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Danielle Grant-Cross (email)
Cardiovascular Research Centre
Royal Adelaide Hospital
Business: +61 8 8222 2724
Mobile: 0419 819 550
Mr David Ellis (email)
Media and Communications Officer
Marketing & Communications
The University of Adelaide
Business: +61 8 8313 5414
Mobile: +61 421 612 762
Monday, 12 February 2007
A University of Adelaide cardiologist has saved the life of a 70-year-old Adelaide woman after performing a world first operation to repair a tear in her heart.
Professor Stephen Worthley from the University's Discipline of Medicine and the Cardiovascular Research Centre in Adelaide used a combination of medical imaging, catheters, and a butterfly-shaped plug to fix the tear which normally leads to fatal blood loss within seconds.
It is the first time this procedure has been performed in the world.
The patient, Mrs Patricia Warwick, sustained severe damage to her heart muscles and tissues after contracting rheumatic heart disease in her childhood. She had undergone previous surgery to fix her damaged valves, Professor Worthley said.
"Her heart muscles were severely degenerated, making sewing of the valves difficult and the tear impossible to repair. The tear created an unstable hernia with blood and clots ready to burst any time, essentially leading to sudden death from internal bleeding," Professor Worthley said.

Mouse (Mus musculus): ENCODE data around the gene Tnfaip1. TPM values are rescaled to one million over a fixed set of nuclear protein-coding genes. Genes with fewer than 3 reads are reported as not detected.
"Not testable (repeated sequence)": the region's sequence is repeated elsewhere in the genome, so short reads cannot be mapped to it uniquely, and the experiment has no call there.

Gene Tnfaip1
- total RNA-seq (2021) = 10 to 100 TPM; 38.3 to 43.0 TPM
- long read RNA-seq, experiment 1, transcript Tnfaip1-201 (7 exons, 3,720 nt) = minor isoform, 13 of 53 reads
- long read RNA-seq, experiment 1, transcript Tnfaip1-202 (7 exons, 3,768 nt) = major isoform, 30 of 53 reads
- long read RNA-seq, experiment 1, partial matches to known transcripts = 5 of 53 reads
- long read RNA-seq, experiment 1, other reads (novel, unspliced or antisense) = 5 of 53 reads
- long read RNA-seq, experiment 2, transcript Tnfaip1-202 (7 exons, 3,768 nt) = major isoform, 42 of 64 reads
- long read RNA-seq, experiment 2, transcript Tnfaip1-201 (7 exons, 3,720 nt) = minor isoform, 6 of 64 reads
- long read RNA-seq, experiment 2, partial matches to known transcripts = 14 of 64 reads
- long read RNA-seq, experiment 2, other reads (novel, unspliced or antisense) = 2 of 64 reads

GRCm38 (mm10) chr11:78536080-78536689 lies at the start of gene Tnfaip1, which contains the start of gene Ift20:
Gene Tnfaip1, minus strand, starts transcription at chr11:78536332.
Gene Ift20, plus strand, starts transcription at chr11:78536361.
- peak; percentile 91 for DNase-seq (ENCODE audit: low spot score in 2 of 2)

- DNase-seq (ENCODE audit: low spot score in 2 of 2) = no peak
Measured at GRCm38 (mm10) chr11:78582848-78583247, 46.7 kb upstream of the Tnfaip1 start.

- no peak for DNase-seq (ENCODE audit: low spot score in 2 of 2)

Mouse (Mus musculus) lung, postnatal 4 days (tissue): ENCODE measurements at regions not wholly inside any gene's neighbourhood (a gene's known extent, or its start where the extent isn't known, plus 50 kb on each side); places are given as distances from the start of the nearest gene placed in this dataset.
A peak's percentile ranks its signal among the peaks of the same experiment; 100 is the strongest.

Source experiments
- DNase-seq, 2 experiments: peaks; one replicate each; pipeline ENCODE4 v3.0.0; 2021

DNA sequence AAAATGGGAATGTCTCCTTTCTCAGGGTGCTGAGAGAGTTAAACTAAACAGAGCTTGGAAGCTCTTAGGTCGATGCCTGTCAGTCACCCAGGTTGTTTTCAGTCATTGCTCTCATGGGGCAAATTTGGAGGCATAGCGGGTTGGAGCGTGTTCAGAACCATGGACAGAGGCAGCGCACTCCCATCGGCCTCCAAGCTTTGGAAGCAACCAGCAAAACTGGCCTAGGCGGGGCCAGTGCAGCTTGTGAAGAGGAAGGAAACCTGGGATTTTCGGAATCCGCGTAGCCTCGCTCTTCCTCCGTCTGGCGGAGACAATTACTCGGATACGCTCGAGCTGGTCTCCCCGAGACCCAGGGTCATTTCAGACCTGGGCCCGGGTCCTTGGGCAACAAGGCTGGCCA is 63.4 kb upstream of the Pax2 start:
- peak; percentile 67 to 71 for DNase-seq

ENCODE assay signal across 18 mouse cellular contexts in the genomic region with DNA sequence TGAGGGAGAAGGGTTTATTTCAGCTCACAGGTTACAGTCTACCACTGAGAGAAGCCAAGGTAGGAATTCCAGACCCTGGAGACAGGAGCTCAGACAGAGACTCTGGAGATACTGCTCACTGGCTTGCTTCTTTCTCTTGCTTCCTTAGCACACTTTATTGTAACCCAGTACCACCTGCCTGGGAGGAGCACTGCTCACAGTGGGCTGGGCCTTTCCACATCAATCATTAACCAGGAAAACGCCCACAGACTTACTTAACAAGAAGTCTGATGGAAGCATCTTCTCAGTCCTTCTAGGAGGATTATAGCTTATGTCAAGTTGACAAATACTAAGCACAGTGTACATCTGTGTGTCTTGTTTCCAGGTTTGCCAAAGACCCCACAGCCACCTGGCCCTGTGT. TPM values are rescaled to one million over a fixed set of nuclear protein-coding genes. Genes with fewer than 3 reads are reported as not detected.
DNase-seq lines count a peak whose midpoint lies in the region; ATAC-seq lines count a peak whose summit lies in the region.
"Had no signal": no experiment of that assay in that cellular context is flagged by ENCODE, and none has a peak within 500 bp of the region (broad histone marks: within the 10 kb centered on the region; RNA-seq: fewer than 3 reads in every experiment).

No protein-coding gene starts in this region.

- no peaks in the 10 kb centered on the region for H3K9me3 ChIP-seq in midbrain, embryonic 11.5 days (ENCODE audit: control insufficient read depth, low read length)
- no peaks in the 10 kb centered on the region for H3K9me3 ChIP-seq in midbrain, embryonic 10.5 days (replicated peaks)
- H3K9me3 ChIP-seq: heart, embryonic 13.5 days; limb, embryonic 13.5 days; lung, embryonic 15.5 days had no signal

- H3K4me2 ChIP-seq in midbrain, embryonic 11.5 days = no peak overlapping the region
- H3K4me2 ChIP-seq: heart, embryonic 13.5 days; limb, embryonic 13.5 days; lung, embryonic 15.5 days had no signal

"It is extremely rare to see such a patient as they have normally died before we are aware of the problem. Mrs Warwick displayed incredible strength of character and enthusiasm prior to and after the operation," he said.
The operation, performed at the Royal Adelaide Hospital on 8 February, involved inserting a butterfly-shaped plug, attached to a catheter, into Mrs Warwick's heart. The plug acts as a barrier to blood pooling in the area, containing it within a thin fragile membrane.
Heart disease is Australia's number one killer, responsible for about 50,000 deaths each year and affecting approximately 3.67 million Australians.
Professor Worthley occupies the Helpman Chair of Cardiovascular Medicine in the Discipline of Medicine at the University of Adelaide.
MEDIA: Both Professor Worthley and Mrs Warwick are available for comment, along with the real time computerised radiography detailing the procedure and plug device.